“You think your power is what shapes the world you walk in. But that is an illusion. Your choices shape your world. You think your power will protect you from the consequences of those choices. But you are wrong. You create your own rewards. There is a Judge. There is Justice in this world. And one day you will receive what you have earned. Choose carefully.”
Ever since he became the Winter Knight, Harry Dresden’s friends and allies have been watching him with a wary eye, afraid that he might go dark-side. Now, Mab is compounding their fears by loaning out Dresden’s services to pay off a debt, forcing him to work hand-in-hand with his old foe Nicodemus Archleone, Knight of the Blackened Denarius. Nicodemus is planning an unprecedented supernatural heist, involving not one, but two, highly secure vaults. If they succeed, they will have pissed off both the Baron of Chicago, and a Greek god. If they fail, the entire team will be worse than dead. But even if they can pull off the heist, Dresden can’t trust that Nicodemus won’t betray them all once he has acquired his target. To make matters worse, Dresden is operating on a tight deadline; he only has three days to help Nicodemus complete the job before the parasite that has been growing in his head utterly incapacitates him.
From Changes to Cold Days, Harry Dresden’s world as we came to know in Storm Front has been turned upside down. Dresden has been stripped of his basement home and its laboratory, his wheezing car, the Blue Beetle, and forced to send Bob, Maggie, Mouse and Mister to new homes as he lives in isolation on Demonreach. Where Cold Days revealed the cosmic battle with the Outsiders and the true role of the Winter Court, setting up the universe for Butcher’s end game, Skin Game is much more about important turning points for Dresden’s character. Variously deprived of his magical abilities, and the power of the Winter Knight’s mantle, Dresden must rely on his friends, even as they face a crisis of faith about his intentions. That said Skin Game is still, in Butcher’s own words, “a major league slugfest,” featuring powerful supernatural villains and important plot developments that will have repercussions for the rest of the series.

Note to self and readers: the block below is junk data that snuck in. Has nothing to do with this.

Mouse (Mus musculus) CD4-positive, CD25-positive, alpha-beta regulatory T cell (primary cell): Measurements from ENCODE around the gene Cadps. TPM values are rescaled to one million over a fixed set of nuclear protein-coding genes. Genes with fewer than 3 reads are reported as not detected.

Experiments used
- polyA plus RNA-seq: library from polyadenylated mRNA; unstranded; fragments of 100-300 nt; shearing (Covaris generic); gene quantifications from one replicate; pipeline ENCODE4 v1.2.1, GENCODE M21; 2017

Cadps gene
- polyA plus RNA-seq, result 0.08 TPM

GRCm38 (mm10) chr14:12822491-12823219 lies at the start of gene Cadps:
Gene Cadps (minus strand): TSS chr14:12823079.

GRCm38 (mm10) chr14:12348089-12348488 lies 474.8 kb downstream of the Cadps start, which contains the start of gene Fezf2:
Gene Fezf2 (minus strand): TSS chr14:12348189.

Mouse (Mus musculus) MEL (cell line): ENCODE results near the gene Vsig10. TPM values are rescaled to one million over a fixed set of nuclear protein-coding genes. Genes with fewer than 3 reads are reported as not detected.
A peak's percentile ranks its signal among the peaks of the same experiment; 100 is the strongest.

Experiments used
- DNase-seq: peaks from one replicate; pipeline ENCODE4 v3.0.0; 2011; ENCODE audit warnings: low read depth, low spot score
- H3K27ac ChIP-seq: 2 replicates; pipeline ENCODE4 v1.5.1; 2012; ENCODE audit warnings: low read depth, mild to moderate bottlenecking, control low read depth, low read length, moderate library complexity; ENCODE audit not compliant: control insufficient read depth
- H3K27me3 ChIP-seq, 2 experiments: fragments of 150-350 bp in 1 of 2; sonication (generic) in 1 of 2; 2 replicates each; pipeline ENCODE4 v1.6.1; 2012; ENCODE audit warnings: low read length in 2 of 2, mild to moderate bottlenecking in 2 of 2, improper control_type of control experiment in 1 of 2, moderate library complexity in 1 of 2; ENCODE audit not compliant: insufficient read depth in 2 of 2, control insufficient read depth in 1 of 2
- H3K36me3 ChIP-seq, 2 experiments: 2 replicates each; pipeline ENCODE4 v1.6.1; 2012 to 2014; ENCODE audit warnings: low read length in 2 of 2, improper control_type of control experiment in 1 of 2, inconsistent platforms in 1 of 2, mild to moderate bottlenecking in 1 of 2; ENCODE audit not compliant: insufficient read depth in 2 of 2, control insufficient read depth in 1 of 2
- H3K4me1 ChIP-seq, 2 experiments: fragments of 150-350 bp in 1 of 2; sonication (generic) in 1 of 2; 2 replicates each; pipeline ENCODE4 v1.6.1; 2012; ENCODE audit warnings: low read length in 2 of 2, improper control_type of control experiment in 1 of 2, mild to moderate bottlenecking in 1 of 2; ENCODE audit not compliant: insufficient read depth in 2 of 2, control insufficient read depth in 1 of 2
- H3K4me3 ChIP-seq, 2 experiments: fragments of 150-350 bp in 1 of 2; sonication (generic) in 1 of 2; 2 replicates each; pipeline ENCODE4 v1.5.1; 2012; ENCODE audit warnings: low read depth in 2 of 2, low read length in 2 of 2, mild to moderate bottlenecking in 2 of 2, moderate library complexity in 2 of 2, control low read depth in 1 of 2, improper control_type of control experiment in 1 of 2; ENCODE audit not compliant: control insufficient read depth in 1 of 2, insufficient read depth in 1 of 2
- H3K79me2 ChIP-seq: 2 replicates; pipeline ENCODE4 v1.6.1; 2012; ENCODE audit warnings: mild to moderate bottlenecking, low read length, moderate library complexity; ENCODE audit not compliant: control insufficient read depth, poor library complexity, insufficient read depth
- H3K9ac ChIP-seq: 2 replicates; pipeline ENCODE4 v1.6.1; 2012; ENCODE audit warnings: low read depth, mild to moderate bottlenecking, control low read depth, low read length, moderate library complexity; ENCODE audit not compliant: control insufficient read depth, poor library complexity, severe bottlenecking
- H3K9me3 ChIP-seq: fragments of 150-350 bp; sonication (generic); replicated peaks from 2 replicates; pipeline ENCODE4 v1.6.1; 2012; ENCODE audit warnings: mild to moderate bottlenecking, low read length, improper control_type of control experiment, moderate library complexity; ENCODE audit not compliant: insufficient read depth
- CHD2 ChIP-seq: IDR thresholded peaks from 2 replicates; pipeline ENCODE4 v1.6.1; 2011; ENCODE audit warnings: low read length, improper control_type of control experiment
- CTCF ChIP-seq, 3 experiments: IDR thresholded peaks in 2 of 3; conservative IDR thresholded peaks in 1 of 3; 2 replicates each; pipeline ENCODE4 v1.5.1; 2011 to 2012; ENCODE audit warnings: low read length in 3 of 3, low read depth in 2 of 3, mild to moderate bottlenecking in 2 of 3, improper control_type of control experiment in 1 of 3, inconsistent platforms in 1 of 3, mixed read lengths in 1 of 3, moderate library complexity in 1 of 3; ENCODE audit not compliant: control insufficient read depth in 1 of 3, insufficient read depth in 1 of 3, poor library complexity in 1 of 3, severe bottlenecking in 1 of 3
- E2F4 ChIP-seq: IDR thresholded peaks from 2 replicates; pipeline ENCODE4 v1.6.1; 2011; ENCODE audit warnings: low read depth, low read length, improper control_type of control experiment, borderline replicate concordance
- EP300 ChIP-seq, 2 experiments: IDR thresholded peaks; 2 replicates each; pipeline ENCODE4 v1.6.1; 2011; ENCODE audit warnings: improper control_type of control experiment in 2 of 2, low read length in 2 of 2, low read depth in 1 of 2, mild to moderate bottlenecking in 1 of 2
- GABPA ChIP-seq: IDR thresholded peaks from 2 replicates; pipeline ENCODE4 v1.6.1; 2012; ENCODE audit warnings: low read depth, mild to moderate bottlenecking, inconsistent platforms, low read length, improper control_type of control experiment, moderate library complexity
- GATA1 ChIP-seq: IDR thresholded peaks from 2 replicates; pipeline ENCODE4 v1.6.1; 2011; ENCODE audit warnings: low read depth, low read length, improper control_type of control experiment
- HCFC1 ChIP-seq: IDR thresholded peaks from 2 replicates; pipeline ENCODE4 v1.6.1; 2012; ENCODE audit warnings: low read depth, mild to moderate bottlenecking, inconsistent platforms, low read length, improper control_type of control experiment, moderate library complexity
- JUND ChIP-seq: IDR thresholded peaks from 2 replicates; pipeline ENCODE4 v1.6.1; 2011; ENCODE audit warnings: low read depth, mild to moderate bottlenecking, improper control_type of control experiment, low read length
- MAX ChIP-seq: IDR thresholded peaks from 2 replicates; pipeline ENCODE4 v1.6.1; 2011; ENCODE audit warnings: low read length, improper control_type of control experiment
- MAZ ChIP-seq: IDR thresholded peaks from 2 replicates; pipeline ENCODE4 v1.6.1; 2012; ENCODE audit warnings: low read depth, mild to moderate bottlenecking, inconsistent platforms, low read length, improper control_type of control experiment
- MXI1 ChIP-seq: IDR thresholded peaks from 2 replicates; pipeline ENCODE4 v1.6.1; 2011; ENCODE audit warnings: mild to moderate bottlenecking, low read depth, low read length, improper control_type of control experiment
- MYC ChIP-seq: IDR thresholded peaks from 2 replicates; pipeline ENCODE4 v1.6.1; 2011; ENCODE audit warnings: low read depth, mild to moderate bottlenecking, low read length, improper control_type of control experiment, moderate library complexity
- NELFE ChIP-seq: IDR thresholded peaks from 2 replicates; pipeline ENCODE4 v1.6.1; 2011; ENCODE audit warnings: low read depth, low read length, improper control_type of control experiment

This generally excellent adventure comes with what I have come to think of as the usual caveats for this series. This volume in particular focuses on heavily on the more theological aspects of the Dresden universe, which have become more pronounced as the series has gone on. Butcher handles these ideas well but, they are unappealing to many fans. Similarly, there are the usual off-putting passages about Dresden as a manly-man with manly urges, and some tiresome over-sexualization of the female characters. That said, if you are still reading this series at volume fifteen, you have probably come to terms with these aspects of the story, even if, like me, they aren’t your favourite part.
Caveats aside, Skin Game comes with all of Jim Butcher’s usual witty banter, pop culture referential humour, frantic action, and extra twisty plot turns. Book sixteen, Peace Talks, will focus on a supernatural power summit intending to redress the imbalance of power created by the collapse of the Red Court. Undoubtedly this will fix everything and the series will end early.
You might also like Dark Currents by Jacqueline Carey.
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